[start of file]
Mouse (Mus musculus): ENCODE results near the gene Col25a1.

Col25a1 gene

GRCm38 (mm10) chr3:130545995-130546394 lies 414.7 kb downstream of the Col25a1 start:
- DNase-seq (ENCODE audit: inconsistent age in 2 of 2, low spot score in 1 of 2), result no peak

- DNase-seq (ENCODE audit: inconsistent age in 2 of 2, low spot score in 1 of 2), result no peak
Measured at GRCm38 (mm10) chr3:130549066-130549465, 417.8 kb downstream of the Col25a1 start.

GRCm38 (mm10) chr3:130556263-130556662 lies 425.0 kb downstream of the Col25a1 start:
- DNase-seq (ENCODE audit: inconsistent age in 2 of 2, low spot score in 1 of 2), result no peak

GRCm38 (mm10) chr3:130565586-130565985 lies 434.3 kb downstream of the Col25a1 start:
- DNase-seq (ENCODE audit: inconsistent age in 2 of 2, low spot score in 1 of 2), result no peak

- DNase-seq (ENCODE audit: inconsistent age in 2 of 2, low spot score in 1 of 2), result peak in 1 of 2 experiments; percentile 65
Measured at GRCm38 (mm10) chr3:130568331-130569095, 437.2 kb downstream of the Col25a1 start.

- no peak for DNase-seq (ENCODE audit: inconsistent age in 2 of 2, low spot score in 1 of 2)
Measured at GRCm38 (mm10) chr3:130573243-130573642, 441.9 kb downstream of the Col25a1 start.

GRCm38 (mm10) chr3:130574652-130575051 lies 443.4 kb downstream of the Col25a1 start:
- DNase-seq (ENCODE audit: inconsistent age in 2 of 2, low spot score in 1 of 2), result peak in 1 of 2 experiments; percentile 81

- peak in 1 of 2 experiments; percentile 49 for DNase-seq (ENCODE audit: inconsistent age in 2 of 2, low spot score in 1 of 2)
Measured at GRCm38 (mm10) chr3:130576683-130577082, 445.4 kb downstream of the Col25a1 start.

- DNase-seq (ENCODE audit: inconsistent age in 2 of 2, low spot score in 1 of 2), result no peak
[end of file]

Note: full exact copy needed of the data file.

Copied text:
Mouse (Mus musculus): ENCODE results near the gene Col25a1.

Col25a1 gene

GRCm38 (mm10) chr3:130545995-130546394 lies 414.7 kb downstream of the Col25a1 start:
- DNase-seq (ENCODE audit: inconsistent age in 2 of 2, low spot score in 1 of 2), result no peak

- DNase-seq (ENCODE audit: inconsistent age in 2 of 2, low spot score in 1 of 2), result no peak
Measured at GRCm38 (mm10) chr3:130549066-130549465, 417.8 kb downstream of the Col25a1 start.

GRCm38 (mm10) chr3:130556263-130556662 lies 425.0 kb downstream of the Col25a1 start:
- DNase-seq (ENCODE audit: inconsistent age in 2 of 2, low spot score in 1 of 2), result no peak

GRCm38 (mm10) chr3:130565586-130565985 lies 434.3 kb downstream of the Col25a1 start:
- DNase-seq (ENCODE audit: inconsistent age in 2 of 2, low spot score in 1 of 2), result no peak

- DNase-seq (ENCODE audit: inconsistent age in 2 of 2, low spot score in 1 of 2), result peak in 1 of 2 experiments; percentile 65
Measured at GRCm38 (mm10) chr3:130568331-130569095, 437.2 kb downstream of the Col25a1 start.

- no peak for DNase-seq (ENCODE audit: inconsistent age in 2 of 2, low spot score in 1 of 2)
Measured at GRCm38 (mm10) chr3:130573243-130573642, 441.9 kb downstream of the Col25a1 start.

GRCm38 (mm10) chr3:130574652-130575051 lies 443.4 kb downstream of the Col25a1 start:
- DNase-seq (ENCODE audit: inconsistent age in 2 of 2, low spot score in 1 of 2), result peak in 1 of 2 experiments; percentile 81

- peak in 1 of 2 experiments; percentile 49 for DNase-seq (ENCODE audit: inconsistent age in 2 of 2, low spot score in 1 of 2)
Measured at GRCm38 (mm10) chr3:130576683-130577082, 445.4 kb downstream of the Col25a1 start.

- DNase-seq (ENCODE audit: inconsistent age in 2 of 2, low spot score in 1 of 2), result no peak